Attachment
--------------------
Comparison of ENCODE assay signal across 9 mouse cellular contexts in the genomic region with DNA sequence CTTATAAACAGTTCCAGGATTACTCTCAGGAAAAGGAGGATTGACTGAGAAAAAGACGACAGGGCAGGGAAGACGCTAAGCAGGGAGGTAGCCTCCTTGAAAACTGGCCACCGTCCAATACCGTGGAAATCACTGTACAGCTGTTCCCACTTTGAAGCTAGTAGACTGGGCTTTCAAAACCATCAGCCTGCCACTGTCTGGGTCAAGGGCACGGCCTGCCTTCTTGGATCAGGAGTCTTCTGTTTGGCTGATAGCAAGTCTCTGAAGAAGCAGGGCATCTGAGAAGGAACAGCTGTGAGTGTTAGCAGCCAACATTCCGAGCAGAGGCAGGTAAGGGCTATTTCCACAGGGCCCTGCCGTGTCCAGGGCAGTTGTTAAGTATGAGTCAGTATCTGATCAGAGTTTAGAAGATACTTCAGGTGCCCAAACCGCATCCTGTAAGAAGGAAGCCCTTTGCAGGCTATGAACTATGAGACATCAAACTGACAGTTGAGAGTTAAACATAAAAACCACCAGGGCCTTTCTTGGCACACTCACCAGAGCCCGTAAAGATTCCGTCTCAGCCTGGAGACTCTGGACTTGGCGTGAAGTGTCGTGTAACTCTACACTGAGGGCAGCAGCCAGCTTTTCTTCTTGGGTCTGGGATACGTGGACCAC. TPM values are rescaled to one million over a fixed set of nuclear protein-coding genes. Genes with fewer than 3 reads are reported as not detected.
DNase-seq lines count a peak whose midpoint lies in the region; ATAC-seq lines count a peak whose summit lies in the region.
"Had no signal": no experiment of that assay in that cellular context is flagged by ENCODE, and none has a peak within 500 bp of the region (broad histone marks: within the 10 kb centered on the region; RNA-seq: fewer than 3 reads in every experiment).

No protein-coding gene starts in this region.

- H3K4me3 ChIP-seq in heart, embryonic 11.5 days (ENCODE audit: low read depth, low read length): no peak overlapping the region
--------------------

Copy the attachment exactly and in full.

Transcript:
Comparison of ENCODE assay signal across 9 mouse cellular contexts in the genomic region with DNA sequence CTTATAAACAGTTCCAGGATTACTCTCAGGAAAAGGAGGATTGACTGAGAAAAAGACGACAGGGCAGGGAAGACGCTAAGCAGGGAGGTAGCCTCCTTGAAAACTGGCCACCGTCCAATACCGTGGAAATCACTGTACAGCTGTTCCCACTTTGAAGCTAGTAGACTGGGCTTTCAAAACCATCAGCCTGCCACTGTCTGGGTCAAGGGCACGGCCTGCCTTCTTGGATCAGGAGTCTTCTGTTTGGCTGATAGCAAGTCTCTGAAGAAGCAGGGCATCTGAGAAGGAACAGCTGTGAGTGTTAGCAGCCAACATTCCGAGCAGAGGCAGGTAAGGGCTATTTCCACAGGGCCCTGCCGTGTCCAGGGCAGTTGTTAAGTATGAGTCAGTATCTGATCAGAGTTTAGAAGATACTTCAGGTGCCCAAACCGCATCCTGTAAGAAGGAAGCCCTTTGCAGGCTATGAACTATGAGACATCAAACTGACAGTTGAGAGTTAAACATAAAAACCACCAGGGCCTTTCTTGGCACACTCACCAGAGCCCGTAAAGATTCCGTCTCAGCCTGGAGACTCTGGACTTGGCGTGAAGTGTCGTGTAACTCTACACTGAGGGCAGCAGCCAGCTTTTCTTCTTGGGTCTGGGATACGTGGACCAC. TPM values are rescaled to one million over a fixed set of nuclear protein-coding genes. Genes with fewer than 3 reads are reported as not detected.
DNase-seq lines count a peak whose midpoint lies in the region; ATAC-seq lines count a peak whose summit lies in the region.
"Had no signal": no experiment of that assay in that cellular context is flagged by ENCODE, and none has a peak within 500 bp of the region (broad histone marks: within the 10 kb centered on the region; RNA-seq: fewer than 3 reads in every experiment).

No protein-coding gene starts in this region.

- H3K4me3 ChIP-seq in heart, embryonic 11.5 days (ENCODE audit: low read depth, low read length): no peak overlapping the region